Weekend Ramblings: Waste Disposal

>> Sunday, June 14, 2009

Being a stay-at-home mom has many benefits, but intellectual stimulation is not one of them. I spend two to three hours a day cooking and cleaning and an hour or more driving or walking - in other words, a lot of time where my mind is left to solitary wandering.

Sometimes I wish I had some feedback to my wandering thoughts, so I thought I'd occasionally start doing some rambling on the weekends, just to get the thoughts out there to someone besides my husband and maybe provoke some conversation as well.

I would love to hear your comments, but I don't like being told I'm being an idiot, even if I am. So please keep your comments respectful.

This week, I was thinking about JessTrev's suggestion that the government should offer tax incentives for conscientious waste disposal, and also an article I read that said San Francisco was going to start fining people for not recycling.

It reminded me of a debate class I took in college where I debated about waste disposal. My argument was that a program should be implemented in Kentucky (where I was living at the time) allowing people a certain number of trash bags a week, and if they went over that amount, they should be fined. This kind of system would encourage people both to recycle and to use less in general.

But I lost the debate because all of my evidence to support my argument came from case studies and examples in California rather than Kentucky, and according to my professor, if you say the program should be implemented in Kentucky, you have to show evidence that it would work in Kentucky. Personally, I thought that was totally stupid because no one had ever proposed it in Kentucky so of course there were no studies showing how it would work there. But anyway...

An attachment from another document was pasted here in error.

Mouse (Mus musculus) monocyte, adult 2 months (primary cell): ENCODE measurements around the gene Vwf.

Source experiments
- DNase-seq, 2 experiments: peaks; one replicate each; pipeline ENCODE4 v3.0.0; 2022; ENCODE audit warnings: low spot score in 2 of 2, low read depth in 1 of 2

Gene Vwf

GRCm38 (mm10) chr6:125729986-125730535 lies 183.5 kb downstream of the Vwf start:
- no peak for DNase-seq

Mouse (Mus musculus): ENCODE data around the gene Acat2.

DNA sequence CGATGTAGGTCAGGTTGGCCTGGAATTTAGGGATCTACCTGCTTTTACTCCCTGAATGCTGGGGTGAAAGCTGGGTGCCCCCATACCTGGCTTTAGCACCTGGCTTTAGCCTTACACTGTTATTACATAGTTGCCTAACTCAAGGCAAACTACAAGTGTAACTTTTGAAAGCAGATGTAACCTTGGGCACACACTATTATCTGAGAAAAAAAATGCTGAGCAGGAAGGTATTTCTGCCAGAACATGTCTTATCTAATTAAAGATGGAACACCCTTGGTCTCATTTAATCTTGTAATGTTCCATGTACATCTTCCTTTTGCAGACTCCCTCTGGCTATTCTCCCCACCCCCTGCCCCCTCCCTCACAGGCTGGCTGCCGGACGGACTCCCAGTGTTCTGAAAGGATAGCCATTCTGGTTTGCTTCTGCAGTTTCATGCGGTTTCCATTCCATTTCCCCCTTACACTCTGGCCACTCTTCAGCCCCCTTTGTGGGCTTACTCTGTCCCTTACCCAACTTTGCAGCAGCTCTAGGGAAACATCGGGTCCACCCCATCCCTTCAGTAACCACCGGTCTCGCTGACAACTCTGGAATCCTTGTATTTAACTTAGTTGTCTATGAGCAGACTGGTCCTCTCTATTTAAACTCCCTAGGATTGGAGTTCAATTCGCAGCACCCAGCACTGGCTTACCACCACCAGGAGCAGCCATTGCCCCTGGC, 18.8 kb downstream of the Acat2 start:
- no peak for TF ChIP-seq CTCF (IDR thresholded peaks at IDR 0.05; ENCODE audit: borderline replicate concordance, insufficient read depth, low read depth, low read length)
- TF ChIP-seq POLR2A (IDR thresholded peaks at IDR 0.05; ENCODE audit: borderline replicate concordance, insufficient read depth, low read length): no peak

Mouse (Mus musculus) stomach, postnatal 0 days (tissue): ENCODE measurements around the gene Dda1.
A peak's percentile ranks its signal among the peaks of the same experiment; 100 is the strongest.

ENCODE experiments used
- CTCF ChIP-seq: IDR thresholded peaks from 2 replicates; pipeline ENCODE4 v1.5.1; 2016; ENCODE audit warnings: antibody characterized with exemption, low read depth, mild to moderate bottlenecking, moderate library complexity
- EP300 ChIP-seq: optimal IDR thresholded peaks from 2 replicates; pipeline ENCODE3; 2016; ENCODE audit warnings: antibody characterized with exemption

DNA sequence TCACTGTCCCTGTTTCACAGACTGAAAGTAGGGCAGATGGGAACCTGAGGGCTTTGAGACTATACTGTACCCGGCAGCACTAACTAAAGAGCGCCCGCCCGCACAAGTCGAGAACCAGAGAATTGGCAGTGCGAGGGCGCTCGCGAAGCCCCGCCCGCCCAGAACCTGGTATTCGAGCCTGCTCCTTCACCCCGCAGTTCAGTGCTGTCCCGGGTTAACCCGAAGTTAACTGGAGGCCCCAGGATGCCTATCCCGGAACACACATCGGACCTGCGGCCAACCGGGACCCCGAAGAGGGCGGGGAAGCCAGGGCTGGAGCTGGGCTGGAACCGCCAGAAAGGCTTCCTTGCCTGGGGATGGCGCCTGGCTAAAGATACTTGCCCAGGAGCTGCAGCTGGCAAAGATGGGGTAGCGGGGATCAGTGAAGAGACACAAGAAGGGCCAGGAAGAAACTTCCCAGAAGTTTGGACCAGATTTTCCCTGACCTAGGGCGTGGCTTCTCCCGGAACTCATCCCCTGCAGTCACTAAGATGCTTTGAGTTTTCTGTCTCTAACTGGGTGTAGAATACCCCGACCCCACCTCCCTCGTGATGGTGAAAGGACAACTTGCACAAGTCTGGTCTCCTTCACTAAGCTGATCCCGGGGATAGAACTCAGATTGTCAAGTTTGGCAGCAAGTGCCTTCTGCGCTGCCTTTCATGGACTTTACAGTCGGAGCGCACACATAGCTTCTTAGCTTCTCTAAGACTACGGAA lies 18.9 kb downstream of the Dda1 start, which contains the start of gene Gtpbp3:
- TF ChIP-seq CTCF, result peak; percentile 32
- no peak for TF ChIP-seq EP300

Thinking about all of these things, I had the following thoughts:

  • What if we were responsible for disposing of all of our waste? If something could be recycled, you would be rewarded for disposing of it, or maybe you wouldn't get anything, but if you had to landfill it, you would be fined.
  • Would that kind of system encourage people to buy more responsible and quality products, since they wouldn't want to pay a fine?
  • Or would people just end up illegally dumping a lot of things (which was one of the arguments of the other side in my debate class)?
  • Would knowing that they were responsible for disposal encourage people to buy less in general?
  • If people were responsible for the dispoal of their own products, how would that influence the marketplace?
  • Should the responsibility for waste disposal lie with consumers or producers?
  • If producers were responsible for waste disposal, would they just end up cutting corners, sending things to countries where there are less strict laws?

So these are thoughts I was having this week...Any comments?


Leigh,  June 15, 2009 at 9:58 AM  

Interesting...it reminds me of the thoughts I used to have about a "butt deposit" that would work like a bottle deposit, except for cigarette butts. Less pollution, more opportunities for smokers to think about their environmental impact, more revenue...I think they finally implemented one in New York? maybe?...Anyway, I like these ideas, but your # should be how many people you have in a house. Another reason to use cloth diapers!

Emily June 16, 2009 at 12:19 PM  

One city I lived in in Michigan had a system where you had to tag each bag of trash (and you paid for each tag). You could buy the tags at the grocery store or gas station. These replaced the monthly trash fee (or it was really really low). It was a good incentive to not have many trash bags.

Erin aka Conscious Shopper June 17, 2009 at 8:55 AM  

@Leigh - You're right that it would depend on the number of people in a household, which could get complicated, so it would probably work best as Emily mentions in her comment where you have to buy tags for each bag of trash...About the butt deposit - very cool idea, I hadn't heard of that one before. Especially for someone who smokes a lot - that money could really add up and would be a good incentive not to litter.

@Emily - Since you've lived in a place with that type of system...Did you find that people followed it pretty well? Or did it lead to more illegal dumping/burning or littering?

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